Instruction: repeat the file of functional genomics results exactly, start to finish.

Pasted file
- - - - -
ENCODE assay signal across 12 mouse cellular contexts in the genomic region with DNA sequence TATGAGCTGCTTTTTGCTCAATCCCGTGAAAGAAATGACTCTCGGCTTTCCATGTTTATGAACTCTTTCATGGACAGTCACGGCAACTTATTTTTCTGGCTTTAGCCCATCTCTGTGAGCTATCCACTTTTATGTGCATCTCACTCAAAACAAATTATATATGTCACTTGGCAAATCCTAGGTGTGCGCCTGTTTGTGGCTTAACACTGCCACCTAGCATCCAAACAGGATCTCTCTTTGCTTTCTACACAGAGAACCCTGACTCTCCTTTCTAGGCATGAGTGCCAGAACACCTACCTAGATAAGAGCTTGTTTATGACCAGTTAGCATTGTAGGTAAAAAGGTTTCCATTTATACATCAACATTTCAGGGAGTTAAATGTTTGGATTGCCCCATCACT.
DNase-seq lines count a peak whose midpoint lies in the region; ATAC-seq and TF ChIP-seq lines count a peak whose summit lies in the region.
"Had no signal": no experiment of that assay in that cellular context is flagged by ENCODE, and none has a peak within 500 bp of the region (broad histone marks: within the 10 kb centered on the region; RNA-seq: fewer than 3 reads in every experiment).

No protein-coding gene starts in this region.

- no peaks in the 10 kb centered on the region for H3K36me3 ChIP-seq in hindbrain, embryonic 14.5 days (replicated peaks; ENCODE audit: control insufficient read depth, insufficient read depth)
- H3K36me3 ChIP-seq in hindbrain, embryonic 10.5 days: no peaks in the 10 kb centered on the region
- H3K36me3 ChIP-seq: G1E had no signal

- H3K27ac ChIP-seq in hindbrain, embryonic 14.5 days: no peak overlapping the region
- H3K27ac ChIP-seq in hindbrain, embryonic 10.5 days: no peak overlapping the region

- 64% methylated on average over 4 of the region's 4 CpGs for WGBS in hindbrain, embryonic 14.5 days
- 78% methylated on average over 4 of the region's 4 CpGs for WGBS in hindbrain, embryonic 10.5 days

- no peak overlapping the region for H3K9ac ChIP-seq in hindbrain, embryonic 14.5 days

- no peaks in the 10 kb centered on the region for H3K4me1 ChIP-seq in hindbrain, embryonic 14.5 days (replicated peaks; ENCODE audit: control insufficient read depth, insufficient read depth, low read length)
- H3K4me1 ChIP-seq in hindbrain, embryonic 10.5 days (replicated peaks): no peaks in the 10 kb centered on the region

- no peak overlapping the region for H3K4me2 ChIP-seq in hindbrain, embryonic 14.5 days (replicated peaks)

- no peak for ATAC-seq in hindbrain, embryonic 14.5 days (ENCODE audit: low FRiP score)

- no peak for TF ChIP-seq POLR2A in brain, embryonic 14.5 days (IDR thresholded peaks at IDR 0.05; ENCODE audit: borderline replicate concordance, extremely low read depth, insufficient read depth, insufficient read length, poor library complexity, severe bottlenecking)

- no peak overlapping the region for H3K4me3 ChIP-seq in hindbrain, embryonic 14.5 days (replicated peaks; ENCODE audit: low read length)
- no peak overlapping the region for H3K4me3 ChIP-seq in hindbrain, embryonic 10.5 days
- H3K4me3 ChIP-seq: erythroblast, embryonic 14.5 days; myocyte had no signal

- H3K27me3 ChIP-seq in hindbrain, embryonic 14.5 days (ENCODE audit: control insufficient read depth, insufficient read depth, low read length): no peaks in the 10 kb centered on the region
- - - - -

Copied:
ENCODE assay signal across 12 mouse cellular contexts in the genomic region with DNA sequence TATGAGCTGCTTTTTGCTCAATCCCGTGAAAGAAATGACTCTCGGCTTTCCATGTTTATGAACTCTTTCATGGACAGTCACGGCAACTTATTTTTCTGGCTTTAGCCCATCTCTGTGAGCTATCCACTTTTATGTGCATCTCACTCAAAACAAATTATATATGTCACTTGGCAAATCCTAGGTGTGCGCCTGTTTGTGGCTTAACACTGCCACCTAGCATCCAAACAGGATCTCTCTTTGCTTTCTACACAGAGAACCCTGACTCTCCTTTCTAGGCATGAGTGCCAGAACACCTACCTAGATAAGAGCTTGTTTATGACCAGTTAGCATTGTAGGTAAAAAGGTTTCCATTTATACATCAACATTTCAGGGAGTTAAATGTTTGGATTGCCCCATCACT.
DNase-seq lines count a peak whose midpoint lies in the region; ATAC-seq and TF ChIP-seq lines count a peak whose summit lies in the region.
"Had no signal": no experiment of that assay in that cellular context is flagged by ENCODE, and none has a peak within 500 bp of the region (broad histone marks: within the 10 kb centered on the region; RNA-seq: fewer than 3 reads in every experiment).

No protein-coding gene starts in this region.

- no peaks in the 10 kb centered on the region for H3K36me3 ChIP-seq in hindbrain, embryonic 14.5 days (replicated peaks; ENCODE audit: control insufficient read depth, insufficient read depth)
- H3K36me3 ChIP-seq in hindbrain, embryonic 10.5 days: no peaks in the 10 kb centered on the region
- H3K36me3 ChIP-seq: G1E had no signal

- H3K27ac ChIP-seq in hindbrain, embryonic 14.5 days: no peak overlapping the region
- H3K27ac ChIP-seq in hindbrain, embryonic 10.5 days: no peak overlapping the region

- 64% methylated on average over 4 of the region's 4 CpGs for WGBS in hindbrain, embryonic 14.5 days
- 78% methylated on average over 4 of the region's 4 CpGs for WGBS in hindbrain, embryonic 10.5 days

- no peak overlapping the region for H3K9ac ChIP-seq in hindbrain, embryonic 14.5 days

- no peaks in the 10 kb centered on the region for H3K4me1 ChIP-seq in hindbrain, embryonic 14.5 days (replicated peaks; ENCODE audit: control insufficient read depth, insufficient read depth, low read length)
- H3K4me1 ChIP-seq in hindbrain, embryonic 10.5 days (replicated peaks): no peaks in the 10 kb centered on the region

- no peak overlapping the region for H3K4me2 ChIP-seq in hindbrain, embryonic 14.5 days (replicated peaks)

- no peak for ATAC-seq in hindbrain, embryonic 14.5 days (ENCODE audit: low FRiP score)

- no peak for TF ChIP-seq POLR2A in brain, embryonic 14.5 days (IDR thresholded peaks at IDR 0.05; ENCODE audit: borderline replicate concordance, extremely low read depth, insufficient read depth, insufficient read length, poor library complexity, severe bottlenecking)

- no peak overlapping the region for H3K4me3 ChIP-seq in hindbrain, embryonic 14.5 days (replicated peaks; ENCODE audit: low read length)
- no peak overlapping the region for H3K4me3 ChIP-seq in hindbrain, embryonic 10.5 days
- H3K4me3 ChIP-seq: erythroblast, embryonic 14.5 days; myocyte had no signal

- H3K27me3 ChIP-seq in hindbrain, embryonic 14.5 days (ENCODE audit: control insufficient read depth, insufficient read depth, low read length): no peaks in the 10 kb centered on the region